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No Elephants Donating Member (1000+ posts) Send PM | Profile | Ignore Wed Aug-07-13 03:32 PM
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Are you now, or have you ever been, a member of the Communist Party?
This is the question that Joe McCarthy asked over and over during the hearings held by the U.S. Congressional House Committee on Un-American Activities. Of course, it has never been, nor is it now, illegal in the U.S. to be a member of the Communist Party..

It was the beginning of the end of many careers in the film industry. although some who could work under pseudonyms, like screenwriters, did so, though they could not not claim any awards their work won.

However, I did not know until today that that question also may have helped end some lives prematurely, as well as some careers.

John Garfield (March 4, 1913 May 21, 1952) was an American actor adept at playing brooding, rebellious, working-class characters.<1> He grew up in poverty in Depression-era New York City and in the early 1930s became an important member of the Group Theater. In 1937, he moved to Hollywood, eventually becoming one of Warner Bros.' major stars. Called to testify before the U.S. Congressional House Committee on Un-American Activities (HUAC), he denied Communist affiliation and refused to "name names," effectively ending his film career. Some have claimed that the stress of this incident led to his premature death at 39 from a heart attack.<2> Garfield is acknowledged as a predecessor of such Method actors as Montgomery Clift, Marlon Brando, and James Dean.

Not as widely known as McCarthy's anti-Communist crusade, were his various attempts to intimidate, and expel from government positions, persons whom he accused, or threatened to publicly accuse, of homosexuality. Former U.S. Senator Alan K. Simpson has written: "The so-called 'Red Scare' has been the main focus of most historians of that period of time. A lesser-known element . . . and one that harmed far more people was the witch-hunt McCarthy and others conducted against homosexuals."<6> This anti-homosexual witch-hunt McCarthy and others waged along with their "Red Scare" tactics, has been referred to by some as the "Lavender Scare".<7>

McCarthy's red-baiting assistant during this time was the infamous Roy Cohn, who was for years widely rumored to be gay and died in 1986 of complications of AIDS. Cohn insisted to his dying day, though, that he was suffering from liver cancer.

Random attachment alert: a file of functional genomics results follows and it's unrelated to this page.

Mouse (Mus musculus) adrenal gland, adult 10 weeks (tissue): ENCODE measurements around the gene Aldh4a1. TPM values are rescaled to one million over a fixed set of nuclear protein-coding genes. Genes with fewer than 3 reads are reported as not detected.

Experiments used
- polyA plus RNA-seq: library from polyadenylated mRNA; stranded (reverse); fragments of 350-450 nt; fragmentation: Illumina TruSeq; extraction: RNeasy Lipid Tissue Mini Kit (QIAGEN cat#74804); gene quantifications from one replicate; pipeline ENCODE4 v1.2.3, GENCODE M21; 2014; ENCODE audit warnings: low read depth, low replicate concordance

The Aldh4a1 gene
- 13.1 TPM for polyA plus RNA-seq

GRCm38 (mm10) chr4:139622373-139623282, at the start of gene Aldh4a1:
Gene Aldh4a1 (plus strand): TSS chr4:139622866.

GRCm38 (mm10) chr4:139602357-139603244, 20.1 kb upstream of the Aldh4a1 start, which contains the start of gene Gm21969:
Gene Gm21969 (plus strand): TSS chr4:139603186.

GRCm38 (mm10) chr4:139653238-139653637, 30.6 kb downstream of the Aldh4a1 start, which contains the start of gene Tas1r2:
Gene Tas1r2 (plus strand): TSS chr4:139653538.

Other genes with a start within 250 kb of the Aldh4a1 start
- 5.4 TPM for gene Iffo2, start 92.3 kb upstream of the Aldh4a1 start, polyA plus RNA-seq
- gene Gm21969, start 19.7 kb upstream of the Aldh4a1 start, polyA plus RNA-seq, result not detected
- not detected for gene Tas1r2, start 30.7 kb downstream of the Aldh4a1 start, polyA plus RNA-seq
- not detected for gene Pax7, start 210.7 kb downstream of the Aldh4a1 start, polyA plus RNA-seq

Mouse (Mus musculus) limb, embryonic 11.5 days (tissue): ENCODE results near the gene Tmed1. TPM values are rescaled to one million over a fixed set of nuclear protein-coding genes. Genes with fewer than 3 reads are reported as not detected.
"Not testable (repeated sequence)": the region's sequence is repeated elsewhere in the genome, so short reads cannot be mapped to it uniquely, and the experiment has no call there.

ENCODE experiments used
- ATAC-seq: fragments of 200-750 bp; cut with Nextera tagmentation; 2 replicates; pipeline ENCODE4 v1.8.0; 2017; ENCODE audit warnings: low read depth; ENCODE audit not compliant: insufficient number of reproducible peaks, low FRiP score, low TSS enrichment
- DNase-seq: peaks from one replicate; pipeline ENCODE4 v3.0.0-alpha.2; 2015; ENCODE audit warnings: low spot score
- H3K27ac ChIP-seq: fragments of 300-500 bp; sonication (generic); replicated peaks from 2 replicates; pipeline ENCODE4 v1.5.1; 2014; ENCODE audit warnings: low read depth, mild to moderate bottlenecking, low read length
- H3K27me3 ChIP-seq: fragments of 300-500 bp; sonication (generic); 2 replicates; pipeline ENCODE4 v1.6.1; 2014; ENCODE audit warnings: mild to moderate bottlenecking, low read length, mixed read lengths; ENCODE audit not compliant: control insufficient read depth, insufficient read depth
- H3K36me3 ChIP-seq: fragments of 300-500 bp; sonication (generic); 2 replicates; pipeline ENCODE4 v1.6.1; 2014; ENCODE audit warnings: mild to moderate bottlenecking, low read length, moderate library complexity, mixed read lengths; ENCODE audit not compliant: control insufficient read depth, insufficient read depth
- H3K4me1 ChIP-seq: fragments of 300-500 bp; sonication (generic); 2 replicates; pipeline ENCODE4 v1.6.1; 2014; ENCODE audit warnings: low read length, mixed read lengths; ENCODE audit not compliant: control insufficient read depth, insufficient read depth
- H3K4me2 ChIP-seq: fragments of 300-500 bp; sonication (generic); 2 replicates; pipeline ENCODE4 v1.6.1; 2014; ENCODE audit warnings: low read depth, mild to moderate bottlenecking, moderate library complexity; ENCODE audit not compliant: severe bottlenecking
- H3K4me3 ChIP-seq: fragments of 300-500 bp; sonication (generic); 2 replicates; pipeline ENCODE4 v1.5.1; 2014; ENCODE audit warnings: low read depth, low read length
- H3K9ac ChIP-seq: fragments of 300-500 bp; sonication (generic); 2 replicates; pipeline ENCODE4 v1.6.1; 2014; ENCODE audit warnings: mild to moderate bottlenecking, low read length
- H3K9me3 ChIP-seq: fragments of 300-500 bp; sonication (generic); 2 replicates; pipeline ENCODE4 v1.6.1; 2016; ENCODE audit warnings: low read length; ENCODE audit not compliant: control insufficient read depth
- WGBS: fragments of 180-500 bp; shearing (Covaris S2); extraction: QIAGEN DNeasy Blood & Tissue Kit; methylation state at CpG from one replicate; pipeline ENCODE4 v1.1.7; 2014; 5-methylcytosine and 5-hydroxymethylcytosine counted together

McCarthy had accused a number of people in the Dept. of State and the Army of being Communists, or disloyal to the U.S., or both. Hence, the Army hired lawyers to represent it in the hearings.

(BTW, it was at this time that Eisenhower vastly expanded Executive Privilege, to insure that McCarthy would leave his (Eisenhower's) advisors alone. Later, Eisenhower's Vice President would become President and claim that expanded privilege--unsuccessfully. Anyhoooo....)

Chief counsel to the Army was a lawyer from the prestigious Boston law firm of Hale and Dorr, Joseph Welch.

Welch was assisted during the hearings by Fred Fisher, a recent law school graduate. You could say that, for purposes of these hearings, Fred Fisher was to Joseph Welch as Roy Cohn was to Joe McCarthy.

Welch was the one who said the famous lines to McCarthy.

Have you no sense of decency, sir? At long last, have you left no sense of decency?

I saw a film of an interview of Welch once, in which he was asked about that line. Welch explained that he knew something about Cohn and McCarthy knew something about Fisher, namely that, while in law school, Fisher had been a member of the National Lawyers Guild, a left-leaning group. Welch and McCarthy agreed that neither of them would mention what they knew about Cohn and Fisher.

AFAIK, Welch never in his life said publicly what he knew about Cohn. At any rate, he did not say it during the interview I saw. However, during the hearings, McCarthy did claim Fisher had been a member of the National Lawyer's Guild, contrary to McCarthy's agreement with Welch. When McCarthy pressed the matter, Welch said:

Until this moment, Senator, I think I have never really gauged your cruelty or your recklessness. Fred Fisher is a young man who went to the Harvard Law School and came into my firm and is starting what looks to be a brilliant career with us. Little did I dream you could be so reckless and so cruel as to do an injury to that lad. It is true he is still with Hale and Dorr. It is true that he will continue to be with Hale and Dorr. It is, I regret to say, equally true that I fear he shall always bear a scar needlessly inflicted by you. If it were in my power to forgive you for your reckless cruelty I would do so. I like to think I am a gentle man but your forgiveness will have to come from someone other than me.

When McCarthy tried to renew his attack, Welch interrupted him:

Senator, may we not drop this? We know he belonged to the Lawyers Guild. Let us not assassinate this lad further, Senator. You've done enough. Have you no sense of decency, sir? At long last, have you left no sense of decency?

McCarthy tried to ask Welch another question about Fisher, and Welch cut him off:

Mr. McCarthy, I will not discuss this further with you. You have sat within six feet of me and could have asked me about Fred Fisher. You have seen fit to bring it out. And if there is a God in Heaven it will do neither you nor your cause any good. I will not discuss it further. I will not ask Mr. Cohn any more questions. You, Mr. Chairman, may, if you will, call the next witness.